In other cases, the cuts could be so politically unpopular that only an Acting Secretary could dare propose them.
Identifying and sacrificing politically popular “sacred cows” could offer the biggest opportunities for Secretary Modly’s cuts. The Navy’s top-heavy Chaplaincy Command, for example, is a potentially viable target for consolidation and, potentially, outsourcing. During World War II, a single captain led 2,800 chaplains in the support of 3.2 million naval service members. Today, while the Navy has shrunk by about 90 percent, the Navy Chaplaincy has resisted cuts and become administratively bloated. According to a 2007 Navy news release, the Navy employed 856 active duty chaplains, 232 Reserve chaplains, 782 active duty religious program specialists, and 202 Reserve religious program specialists, led by a two-star admiral and a brace of one-star admirals. Rational cost-cutting measures could force the command to shrink to about 280 chaplains (reflecting the commensurate 90% reduction in naval force size since World War II), force the elimination of the Naval Chaplaincy School and Center and return cadre leadership to a lean structure led by a captain.
Some longtime naval observers expressed pessimism, suggesting that the cuts would either fail to materialize, or that the expenses would manifest later, in a different guise. Others worried that a hurried cost-cutting exercise would damage a Navy that is only now beginning to repair the damage from hasty a-strategic budget-cutting decisions that were made more than a decade ago.
But others were more positive. House Armed Services Committee member and naval veteran Congressional Representative Elaine Luria (VA 2), responded “I am glad that the Navy is conducting this review. The Navy has grown over several decades in many areas that do not directly support warfighting.” She continued, “A thorough analysis to identify non-essential functions which are not directly combat-enabling is necessary. I can only assume that the savings identified in this study will be recapitalized to ensure modernization of the Navy’s leg of the nuclear triad, to fulfill the ambitious shipbuilding goals of the yet-to-be released Integrated Naval Force Assessment, and to provide resources to maintain the Navy’s crumbling infrastructure.”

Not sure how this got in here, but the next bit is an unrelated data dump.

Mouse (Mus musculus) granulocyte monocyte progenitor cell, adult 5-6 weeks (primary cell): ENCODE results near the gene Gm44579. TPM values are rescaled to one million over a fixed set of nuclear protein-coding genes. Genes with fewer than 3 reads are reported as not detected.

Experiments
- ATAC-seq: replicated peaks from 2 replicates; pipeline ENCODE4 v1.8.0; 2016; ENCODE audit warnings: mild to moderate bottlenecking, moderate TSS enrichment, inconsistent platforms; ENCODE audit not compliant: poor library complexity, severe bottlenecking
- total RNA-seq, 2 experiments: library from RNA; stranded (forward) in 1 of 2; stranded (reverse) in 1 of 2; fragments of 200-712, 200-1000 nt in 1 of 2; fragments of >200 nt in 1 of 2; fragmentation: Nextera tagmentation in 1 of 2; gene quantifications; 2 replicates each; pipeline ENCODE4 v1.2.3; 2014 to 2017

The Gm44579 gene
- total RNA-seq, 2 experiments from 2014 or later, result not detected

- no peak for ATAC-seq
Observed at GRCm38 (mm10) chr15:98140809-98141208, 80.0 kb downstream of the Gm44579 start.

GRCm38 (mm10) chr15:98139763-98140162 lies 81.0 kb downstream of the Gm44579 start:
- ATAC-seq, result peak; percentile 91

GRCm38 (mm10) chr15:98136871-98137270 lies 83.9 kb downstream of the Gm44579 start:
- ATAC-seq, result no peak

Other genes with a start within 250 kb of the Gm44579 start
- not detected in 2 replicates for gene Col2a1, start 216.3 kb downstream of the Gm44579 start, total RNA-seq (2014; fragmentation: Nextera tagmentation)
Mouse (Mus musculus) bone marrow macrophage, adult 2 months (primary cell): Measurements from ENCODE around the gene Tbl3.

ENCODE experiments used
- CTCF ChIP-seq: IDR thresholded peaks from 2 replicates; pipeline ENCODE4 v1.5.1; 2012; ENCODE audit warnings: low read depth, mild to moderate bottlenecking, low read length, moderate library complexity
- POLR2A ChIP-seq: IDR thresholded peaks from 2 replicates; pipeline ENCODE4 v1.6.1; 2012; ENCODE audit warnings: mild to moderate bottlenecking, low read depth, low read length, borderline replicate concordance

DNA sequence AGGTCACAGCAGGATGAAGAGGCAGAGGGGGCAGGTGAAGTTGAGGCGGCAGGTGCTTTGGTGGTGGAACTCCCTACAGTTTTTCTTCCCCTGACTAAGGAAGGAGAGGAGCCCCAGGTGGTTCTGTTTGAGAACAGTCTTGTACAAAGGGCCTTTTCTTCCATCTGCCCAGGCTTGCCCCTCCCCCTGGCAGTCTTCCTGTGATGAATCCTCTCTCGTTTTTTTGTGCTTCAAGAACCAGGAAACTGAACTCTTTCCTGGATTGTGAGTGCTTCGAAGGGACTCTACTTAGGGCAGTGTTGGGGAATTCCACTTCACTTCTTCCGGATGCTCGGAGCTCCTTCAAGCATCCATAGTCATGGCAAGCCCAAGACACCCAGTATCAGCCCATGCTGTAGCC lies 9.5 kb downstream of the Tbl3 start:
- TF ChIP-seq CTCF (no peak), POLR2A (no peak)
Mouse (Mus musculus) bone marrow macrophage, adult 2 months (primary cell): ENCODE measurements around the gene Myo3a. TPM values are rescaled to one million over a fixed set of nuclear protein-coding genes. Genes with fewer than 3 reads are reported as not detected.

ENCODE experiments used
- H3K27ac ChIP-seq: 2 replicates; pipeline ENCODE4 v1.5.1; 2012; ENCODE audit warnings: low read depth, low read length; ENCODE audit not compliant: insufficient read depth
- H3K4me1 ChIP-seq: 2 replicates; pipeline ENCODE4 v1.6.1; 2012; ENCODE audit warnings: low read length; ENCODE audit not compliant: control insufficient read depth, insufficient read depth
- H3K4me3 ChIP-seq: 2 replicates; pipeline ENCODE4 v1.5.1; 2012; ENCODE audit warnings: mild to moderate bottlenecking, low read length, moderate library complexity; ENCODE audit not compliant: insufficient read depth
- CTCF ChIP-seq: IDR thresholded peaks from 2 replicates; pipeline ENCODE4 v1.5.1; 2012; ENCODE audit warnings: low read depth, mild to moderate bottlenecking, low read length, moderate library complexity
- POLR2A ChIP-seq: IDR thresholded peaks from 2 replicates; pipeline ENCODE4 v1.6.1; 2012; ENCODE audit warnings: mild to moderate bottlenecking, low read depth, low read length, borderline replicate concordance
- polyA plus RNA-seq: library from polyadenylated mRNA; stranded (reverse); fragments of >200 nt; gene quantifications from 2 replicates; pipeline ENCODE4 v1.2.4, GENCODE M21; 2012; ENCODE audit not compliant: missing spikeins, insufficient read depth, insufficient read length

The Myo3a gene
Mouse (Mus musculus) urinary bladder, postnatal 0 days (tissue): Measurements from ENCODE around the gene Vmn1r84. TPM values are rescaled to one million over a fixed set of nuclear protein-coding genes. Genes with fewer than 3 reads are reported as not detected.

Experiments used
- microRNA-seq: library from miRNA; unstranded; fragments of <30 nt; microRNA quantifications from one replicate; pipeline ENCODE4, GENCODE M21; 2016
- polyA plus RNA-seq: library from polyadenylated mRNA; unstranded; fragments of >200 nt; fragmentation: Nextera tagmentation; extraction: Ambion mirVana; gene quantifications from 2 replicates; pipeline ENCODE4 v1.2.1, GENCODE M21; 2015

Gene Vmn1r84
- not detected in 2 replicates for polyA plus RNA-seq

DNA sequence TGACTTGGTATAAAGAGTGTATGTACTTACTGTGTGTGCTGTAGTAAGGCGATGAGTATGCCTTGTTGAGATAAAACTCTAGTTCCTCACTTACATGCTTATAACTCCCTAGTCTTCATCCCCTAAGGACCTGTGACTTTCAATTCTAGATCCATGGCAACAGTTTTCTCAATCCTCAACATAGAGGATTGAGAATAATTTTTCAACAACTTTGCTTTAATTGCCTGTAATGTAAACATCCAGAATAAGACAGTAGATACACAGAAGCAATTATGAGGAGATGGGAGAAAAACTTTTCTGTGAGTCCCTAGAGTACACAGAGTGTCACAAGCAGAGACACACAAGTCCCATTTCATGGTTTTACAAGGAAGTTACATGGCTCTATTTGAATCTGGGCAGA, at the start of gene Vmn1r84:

By announcing these cuts, Acting Secretary Modly is, again, taking himself towards perilous political ground. With an interlocking set of strategic initiatives set to roll out over the coming months, his team will be challenged to identify the “right” things to trim from the Navy’s budget. Ill-defined and rushed cuts may alienate the Navy, leaving the Service without Congressional allies it will sorely need to enact Modly’s next-generation vision for the future fleet. But if the cuts do what they are meant to do—eliminating long-standing “sacred cows” and programs long known to be ineffective—Navy Secretary Modly will have strengthened his position as one of the most politically adept Naval Secretaries of the post-Cold War era.